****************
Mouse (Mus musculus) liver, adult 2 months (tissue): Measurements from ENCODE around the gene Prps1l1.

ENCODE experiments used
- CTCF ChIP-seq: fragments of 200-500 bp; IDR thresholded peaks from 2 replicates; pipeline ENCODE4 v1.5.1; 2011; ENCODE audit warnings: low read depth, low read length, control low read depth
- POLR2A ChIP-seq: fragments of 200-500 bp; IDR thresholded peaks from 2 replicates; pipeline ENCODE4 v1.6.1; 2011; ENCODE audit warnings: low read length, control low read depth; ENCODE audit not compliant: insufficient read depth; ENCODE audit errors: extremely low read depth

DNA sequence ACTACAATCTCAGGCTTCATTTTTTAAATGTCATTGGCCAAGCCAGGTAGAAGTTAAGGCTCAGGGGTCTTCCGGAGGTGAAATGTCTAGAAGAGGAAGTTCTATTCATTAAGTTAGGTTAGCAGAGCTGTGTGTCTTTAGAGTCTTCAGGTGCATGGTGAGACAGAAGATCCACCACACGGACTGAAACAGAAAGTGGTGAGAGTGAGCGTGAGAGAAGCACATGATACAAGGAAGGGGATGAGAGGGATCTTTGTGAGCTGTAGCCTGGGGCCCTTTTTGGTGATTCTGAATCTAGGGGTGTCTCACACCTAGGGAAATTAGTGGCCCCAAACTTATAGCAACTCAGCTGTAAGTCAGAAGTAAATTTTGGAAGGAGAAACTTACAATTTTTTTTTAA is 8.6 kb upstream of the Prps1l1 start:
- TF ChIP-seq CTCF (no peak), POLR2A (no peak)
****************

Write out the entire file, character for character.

Mouse (Mus musculus) liver, adult 2 months (tissue): Measurements from ENCODE around the gene Prps1l1.

ENCODE experiments used
- CTCF ChIP-seq: fragments of 200-500 bp; IDR thresholded peaks from 2 replicates; pipeline ENCODE4 v1.5.1; 2011; ENCODE audit warnings: low read depth, low read length, control low read depth
- POLR2A ChIP-seq: fragments of 200-500 bp; IDR thresholded peaks from 2 replicates; pipeline ENCODE4 v1.6.1; 2011; ENCODE audit warnings: low read length, control low read depth; ENCODE audit not compliant: insufficient read depth; ENCODE audit errors: extremely low read depth

DNA sequence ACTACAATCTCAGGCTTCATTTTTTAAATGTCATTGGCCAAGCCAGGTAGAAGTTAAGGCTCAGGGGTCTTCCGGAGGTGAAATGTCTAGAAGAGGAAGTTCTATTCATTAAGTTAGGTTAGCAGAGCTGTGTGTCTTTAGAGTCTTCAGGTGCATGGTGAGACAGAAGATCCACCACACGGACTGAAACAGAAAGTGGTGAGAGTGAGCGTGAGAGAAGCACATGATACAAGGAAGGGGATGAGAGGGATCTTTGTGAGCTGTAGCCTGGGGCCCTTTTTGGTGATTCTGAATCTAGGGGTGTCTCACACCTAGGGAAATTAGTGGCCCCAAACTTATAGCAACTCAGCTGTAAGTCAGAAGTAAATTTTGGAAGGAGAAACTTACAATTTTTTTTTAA is 8.6 kb upstream of the Prps1l1 start:
- TF ChIP-seq CTCF (no peak), POLR2A (no peak)